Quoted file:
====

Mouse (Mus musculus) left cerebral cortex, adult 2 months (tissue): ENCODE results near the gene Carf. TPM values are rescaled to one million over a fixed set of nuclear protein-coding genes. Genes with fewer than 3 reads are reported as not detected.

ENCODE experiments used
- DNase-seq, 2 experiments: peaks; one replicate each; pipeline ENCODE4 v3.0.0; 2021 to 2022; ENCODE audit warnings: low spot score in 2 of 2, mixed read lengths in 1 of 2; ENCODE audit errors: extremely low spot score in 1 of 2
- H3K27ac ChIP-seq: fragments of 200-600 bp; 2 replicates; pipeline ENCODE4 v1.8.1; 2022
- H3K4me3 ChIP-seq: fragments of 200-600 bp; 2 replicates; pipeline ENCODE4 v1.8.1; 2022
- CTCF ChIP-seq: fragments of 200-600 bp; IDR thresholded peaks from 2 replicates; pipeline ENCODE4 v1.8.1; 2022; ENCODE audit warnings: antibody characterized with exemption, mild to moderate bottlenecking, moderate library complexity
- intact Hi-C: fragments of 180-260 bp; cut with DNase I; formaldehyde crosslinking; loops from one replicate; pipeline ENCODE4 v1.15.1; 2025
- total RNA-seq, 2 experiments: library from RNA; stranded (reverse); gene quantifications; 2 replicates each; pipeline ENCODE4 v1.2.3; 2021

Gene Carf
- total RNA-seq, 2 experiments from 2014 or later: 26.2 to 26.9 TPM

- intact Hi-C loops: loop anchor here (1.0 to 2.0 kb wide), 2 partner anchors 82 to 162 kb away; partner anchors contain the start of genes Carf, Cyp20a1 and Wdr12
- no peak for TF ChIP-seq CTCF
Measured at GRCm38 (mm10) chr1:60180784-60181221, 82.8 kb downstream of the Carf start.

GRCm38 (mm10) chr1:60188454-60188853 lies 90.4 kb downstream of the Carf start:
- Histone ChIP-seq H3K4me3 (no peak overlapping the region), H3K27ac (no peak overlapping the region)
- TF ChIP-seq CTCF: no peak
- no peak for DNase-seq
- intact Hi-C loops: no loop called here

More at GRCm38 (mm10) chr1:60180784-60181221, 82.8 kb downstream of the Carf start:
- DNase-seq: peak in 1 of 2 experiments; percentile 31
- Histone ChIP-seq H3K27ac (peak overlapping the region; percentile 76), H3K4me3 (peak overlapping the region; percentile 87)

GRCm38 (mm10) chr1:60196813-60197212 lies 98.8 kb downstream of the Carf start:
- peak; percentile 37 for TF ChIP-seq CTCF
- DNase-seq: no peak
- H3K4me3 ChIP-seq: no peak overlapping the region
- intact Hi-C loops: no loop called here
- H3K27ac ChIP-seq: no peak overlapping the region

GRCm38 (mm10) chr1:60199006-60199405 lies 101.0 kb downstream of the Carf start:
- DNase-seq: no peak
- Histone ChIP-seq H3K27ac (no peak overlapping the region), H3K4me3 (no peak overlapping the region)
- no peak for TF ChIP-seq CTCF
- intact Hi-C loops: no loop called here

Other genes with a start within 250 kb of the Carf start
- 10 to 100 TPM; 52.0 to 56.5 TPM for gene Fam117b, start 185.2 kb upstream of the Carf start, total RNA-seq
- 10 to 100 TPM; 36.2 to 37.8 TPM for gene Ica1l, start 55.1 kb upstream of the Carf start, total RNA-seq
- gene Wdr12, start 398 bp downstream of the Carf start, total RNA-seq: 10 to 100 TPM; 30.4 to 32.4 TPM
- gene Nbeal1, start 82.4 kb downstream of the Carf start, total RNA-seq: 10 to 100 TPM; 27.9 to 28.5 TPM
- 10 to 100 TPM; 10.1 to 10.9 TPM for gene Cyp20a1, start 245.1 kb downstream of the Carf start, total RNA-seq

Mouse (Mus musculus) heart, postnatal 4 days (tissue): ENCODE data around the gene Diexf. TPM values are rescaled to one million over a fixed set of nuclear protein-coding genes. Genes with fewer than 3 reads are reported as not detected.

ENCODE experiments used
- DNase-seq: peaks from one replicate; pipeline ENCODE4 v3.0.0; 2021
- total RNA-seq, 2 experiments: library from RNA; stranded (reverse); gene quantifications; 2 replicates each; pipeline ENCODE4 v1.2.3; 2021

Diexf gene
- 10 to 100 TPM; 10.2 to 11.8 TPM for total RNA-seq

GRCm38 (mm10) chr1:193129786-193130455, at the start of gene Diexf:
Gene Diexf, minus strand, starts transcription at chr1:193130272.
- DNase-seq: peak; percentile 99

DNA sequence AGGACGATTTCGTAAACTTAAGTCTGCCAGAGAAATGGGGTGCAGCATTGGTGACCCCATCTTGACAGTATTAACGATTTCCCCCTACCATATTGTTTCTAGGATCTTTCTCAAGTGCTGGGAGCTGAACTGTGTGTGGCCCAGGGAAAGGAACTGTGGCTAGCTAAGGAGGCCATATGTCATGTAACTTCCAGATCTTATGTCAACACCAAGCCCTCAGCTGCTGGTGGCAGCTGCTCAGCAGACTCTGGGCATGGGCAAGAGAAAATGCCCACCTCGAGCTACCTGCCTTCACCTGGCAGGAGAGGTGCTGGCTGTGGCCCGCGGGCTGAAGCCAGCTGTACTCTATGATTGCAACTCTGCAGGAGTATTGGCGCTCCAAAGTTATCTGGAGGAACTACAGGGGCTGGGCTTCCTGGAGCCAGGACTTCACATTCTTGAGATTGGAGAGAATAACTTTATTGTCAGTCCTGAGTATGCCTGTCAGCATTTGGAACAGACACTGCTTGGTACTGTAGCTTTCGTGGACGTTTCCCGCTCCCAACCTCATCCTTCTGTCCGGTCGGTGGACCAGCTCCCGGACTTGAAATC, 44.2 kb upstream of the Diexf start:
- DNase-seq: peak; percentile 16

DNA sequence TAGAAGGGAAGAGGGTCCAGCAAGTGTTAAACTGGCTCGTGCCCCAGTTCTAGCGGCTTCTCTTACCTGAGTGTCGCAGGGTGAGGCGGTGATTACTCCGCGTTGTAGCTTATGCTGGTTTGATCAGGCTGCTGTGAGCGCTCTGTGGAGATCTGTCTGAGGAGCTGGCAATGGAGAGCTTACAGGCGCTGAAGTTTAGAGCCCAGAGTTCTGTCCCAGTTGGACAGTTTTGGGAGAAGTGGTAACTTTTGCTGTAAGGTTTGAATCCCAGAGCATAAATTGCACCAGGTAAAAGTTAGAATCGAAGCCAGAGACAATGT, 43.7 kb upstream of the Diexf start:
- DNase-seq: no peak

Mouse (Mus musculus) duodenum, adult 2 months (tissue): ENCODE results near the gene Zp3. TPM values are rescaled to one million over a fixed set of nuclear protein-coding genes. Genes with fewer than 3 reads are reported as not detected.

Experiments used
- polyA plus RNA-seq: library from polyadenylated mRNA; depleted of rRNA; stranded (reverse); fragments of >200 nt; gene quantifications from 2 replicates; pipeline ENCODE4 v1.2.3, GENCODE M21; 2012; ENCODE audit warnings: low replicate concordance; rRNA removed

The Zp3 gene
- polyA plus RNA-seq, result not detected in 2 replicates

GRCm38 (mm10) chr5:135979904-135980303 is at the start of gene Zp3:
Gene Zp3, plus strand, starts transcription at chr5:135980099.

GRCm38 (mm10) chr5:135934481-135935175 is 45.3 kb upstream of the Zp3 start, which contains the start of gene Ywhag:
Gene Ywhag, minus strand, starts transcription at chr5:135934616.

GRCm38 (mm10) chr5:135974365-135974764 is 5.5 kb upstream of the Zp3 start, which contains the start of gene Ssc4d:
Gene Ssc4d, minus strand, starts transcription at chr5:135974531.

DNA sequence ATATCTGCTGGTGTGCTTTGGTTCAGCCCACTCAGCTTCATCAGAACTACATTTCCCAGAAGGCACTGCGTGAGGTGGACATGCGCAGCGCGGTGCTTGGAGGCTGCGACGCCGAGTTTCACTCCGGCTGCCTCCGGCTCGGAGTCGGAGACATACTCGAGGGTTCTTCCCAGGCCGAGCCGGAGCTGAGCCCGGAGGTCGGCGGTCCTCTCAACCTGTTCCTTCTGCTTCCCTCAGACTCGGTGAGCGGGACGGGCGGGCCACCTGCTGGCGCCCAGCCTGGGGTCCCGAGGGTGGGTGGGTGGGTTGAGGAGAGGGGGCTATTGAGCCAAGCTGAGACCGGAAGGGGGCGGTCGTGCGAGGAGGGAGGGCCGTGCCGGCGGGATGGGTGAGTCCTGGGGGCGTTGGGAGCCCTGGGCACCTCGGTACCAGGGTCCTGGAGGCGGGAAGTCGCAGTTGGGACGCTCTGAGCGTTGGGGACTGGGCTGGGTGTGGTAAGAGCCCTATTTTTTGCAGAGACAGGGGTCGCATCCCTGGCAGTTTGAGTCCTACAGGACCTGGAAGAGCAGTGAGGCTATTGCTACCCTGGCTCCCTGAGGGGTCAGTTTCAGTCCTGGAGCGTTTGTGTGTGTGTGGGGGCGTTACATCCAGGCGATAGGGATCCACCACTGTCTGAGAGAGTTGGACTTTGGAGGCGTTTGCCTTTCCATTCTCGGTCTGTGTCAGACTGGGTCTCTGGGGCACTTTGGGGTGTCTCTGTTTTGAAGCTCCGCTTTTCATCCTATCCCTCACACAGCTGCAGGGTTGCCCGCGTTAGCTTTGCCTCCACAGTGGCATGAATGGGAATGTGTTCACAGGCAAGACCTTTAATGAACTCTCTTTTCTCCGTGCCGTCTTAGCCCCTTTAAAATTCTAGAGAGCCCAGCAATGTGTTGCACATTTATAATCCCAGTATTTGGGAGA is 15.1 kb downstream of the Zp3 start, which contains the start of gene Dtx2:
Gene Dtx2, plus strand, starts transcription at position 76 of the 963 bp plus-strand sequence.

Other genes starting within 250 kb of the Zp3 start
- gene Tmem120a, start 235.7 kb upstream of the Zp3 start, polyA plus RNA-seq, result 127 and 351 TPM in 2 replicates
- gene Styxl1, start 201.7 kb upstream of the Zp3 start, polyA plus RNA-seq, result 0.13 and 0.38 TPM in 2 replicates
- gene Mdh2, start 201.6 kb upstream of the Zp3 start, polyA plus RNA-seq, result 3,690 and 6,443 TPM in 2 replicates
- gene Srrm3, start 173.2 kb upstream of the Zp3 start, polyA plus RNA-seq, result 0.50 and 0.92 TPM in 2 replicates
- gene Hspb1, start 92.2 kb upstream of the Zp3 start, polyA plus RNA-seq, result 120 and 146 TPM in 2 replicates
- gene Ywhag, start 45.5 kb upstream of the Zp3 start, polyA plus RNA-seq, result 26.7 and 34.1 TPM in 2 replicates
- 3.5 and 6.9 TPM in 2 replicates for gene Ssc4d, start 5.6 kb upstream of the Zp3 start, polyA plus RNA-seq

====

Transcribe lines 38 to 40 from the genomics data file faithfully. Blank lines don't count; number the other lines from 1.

- 10 to 100 TPM; 10.1 to 10.9 TPM for gene Cyp20a1, start 245.1 kb downstream of the Carf start, total RNA-seq

Mouse (Mus musculus) heart, postnatal 4 days (tissue): ENCODE data around the gene Diexf. TPM values are rescaled to one million over a fixed set of nuclear protein-coding genes. Genes with fewer than 3 reads are reported as not detected.

ENCODE experiments used